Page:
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10 Best Apps for Splitting the Check, Group Trips and Rent in 2018

The editorial content on this page is not provided by any financial institution and has not been reviewed, approved or otherwise endorsed by any of these entities.

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We’ve all been there: The group decides to “evenly” split the dinner bill, and you’re stuck paying for someone else’s steak and margaritas even though you only had water and an appetizer. There are plenty of ways for you and your supper pals to send or request money using peer-to-peer payment apps such as Venmo or Apple Pay Cash, but few of these help you with the math.

We’ve rounded up the best apps for splitting bills, from rent to dinners out, so you only pay what you owe — resentment avoided, friendships saved. For each category, we give you our top pick, plus a runner-up or two.

For group dinners: Tab

Tab, free on iOS and Android, makes paying for dinner easy. Take a picture of an itemized receipt and select which items are yours. If your fellow diners have Tab, share a code with them so they can join the bill and select what they paid for, too. Shared that appetizer? Multiple people can select the same items. The tax and tip are calculated for you. Venmo is integrated into the app for easy payment, or you can record that you made a cash payment to settle your portion of the bill.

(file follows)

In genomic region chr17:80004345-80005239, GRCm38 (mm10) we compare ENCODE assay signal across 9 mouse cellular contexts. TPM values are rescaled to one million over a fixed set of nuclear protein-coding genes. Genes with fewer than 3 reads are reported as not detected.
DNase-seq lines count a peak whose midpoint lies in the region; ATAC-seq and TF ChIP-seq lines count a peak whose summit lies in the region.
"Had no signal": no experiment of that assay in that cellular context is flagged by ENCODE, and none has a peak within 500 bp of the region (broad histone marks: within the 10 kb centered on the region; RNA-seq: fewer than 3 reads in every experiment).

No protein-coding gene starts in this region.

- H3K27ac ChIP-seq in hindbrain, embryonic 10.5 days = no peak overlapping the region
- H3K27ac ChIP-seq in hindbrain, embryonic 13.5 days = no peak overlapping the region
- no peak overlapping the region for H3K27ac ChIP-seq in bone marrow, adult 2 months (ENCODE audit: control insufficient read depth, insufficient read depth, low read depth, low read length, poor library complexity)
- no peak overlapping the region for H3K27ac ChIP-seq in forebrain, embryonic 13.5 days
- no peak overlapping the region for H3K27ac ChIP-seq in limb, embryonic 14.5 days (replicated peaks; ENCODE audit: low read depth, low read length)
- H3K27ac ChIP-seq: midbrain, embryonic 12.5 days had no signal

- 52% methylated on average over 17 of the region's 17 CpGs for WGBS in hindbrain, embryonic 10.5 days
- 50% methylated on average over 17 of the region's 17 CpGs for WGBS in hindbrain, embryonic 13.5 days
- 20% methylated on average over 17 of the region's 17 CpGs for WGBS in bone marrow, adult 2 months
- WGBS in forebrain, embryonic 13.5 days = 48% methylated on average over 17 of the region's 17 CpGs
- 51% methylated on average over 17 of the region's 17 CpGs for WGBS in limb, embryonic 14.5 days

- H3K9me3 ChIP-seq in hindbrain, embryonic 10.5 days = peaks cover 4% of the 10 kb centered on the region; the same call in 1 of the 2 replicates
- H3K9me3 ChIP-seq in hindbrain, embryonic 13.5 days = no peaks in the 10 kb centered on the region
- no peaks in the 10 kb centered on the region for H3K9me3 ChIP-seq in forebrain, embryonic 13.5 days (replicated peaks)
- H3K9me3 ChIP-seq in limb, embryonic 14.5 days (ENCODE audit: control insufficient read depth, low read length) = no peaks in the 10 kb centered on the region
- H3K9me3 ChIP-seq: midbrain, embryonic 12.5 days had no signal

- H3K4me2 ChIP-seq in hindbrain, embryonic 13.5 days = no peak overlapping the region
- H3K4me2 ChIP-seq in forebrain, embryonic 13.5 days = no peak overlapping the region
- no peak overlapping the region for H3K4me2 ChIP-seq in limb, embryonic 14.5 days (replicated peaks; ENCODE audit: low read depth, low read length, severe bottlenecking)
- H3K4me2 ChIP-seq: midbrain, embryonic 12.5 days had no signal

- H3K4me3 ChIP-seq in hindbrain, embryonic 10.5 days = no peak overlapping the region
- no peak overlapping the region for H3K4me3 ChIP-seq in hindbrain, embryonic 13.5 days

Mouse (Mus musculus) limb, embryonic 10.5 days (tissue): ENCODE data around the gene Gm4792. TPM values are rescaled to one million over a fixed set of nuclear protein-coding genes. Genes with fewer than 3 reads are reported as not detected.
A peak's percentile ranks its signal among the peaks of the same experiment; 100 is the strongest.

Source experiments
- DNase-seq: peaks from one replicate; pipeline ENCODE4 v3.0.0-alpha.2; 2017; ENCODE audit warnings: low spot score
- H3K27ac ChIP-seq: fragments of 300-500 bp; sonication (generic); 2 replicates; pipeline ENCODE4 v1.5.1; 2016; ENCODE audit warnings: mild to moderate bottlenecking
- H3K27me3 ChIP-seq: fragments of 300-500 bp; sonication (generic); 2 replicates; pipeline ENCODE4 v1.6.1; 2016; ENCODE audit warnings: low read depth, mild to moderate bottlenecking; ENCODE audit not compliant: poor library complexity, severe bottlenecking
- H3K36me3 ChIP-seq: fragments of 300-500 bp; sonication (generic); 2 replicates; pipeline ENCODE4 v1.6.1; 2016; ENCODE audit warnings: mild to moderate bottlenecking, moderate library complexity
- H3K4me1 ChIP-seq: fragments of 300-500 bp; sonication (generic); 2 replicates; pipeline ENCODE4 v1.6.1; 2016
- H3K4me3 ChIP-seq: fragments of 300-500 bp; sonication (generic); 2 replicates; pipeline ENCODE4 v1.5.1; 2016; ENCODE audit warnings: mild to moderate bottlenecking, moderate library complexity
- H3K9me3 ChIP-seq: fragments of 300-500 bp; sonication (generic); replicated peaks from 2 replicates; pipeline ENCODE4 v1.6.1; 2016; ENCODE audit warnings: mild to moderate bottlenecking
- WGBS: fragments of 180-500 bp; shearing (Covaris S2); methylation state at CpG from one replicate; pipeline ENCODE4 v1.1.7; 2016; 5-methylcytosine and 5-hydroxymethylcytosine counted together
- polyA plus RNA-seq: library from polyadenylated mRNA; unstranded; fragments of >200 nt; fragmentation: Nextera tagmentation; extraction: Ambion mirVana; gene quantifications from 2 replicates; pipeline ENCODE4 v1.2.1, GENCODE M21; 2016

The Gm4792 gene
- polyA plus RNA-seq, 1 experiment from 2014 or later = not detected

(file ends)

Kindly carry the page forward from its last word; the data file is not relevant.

Source: iTunes

Divvy ($1.99) — Like Tab, take a picture of your receipt and Divvy automatically splits the tip and tax proportionately. Thanks to a drag-and-drop feature, you never have to type in anything. The simplicity just might make the app worth paying for.

Source: iTunes

Plates by Splitwise (Free) — Splitwise (more on it in a minute) created Plates by Splitwise specifically for splitting the tab at group dinners. Drag items to an individual’s plate or split shared items among multiple people. The app splits the tip and tax and offers multiple tipping percentage options. It even has a “split the rest” feature that lets you save time if you only want to allocate a few dishes and split the remaining bill between the group. Unlike some other bill-splitting options, this app limits group splitting to 10 people.